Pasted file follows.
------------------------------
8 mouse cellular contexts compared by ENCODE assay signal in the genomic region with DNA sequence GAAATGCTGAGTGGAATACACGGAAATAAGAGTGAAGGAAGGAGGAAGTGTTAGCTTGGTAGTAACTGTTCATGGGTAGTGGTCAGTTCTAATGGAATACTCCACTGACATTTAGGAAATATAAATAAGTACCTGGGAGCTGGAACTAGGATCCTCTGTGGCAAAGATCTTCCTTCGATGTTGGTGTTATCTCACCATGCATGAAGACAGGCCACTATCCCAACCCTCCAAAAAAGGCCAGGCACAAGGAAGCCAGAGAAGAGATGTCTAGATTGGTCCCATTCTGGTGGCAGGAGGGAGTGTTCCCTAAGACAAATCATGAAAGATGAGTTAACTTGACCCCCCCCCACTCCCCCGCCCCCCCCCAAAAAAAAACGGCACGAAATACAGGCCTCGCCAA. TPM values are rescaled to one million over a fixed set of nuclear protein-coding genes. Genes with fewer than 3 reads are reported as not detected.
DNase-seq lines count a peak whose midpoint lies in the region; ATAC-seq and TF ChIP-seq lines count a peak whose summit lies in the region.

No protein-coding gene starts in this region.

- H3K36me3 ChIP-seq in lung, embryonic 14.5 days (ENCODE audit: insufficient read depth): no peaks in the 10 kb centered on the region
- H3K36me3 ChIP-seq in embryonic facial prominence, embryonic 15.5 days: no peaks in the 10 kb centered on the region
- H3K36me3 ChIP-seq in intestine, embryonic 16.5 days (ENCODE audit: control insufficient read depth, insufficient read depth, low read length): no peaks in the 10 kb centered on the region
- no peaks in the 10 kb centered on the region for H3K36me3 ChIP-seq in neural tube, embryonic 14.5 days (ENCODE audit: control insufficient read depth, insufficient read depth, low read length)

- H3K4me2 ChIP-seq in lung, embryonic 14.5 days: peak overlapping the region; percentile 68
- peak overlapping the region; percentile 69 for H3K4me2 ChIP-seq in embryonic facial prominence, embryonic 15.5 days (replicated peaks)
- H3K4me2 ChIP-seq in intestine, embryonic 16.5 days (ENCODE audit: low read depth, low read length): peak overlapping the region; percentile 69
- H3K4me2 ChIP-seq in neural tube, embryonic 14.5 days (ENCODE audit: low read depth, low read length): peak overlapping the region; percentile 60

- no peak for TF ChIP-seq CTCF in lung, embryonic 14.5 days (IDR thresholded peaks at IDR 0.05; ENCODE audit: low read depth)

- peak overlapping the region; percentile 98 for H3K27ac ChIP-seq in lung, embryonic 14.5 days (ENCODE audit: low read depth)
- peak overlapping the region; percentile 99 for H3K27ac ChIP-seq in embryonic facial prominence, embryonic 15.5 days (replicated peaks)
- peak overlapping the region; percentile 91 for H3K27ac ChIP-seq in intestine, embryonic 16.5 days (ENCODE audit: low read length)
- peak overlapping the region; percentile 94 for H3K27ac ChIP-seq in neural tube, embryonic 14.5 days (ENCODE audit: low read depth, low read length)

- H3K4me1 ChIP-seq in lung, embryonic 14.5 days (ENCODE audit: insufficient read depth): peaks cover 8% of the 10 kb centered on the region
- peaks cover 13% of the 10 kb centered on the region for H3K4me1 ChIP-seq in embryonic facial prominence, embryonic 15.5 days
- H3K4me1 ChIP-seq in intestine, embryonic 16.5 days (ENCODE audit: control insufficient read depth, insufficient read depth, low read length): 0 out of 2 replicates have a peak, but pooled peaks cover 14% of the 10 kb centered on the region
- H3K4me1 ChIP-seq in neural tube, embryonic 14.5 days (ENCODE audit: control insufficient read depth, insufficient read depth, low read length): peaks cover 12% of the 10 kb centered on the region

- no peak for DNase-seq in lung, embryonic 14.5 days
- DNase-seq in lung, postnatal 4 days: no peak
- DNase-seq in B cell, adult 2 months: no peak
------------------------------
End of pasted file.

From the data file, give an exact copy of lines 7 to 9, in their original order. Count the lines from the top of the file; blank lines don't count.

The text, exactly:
- no peaks in the 10 kb centered on the region for H3K36me3 ChIP-seq in neural tube, embryonic 14.5 days (ENCODE audit: control insufficient read depth, insufficient read depth, low read length)

- H3K4me2 ChIP-seq in lung, embryonic 14.5 days: peak overlapping the region; percentile 68
- peak overlapping the region; percentile 69 for H3K4me2 ChIP-seq in embryonic facial prominence, embryonic 15.5 days (replicated peaks)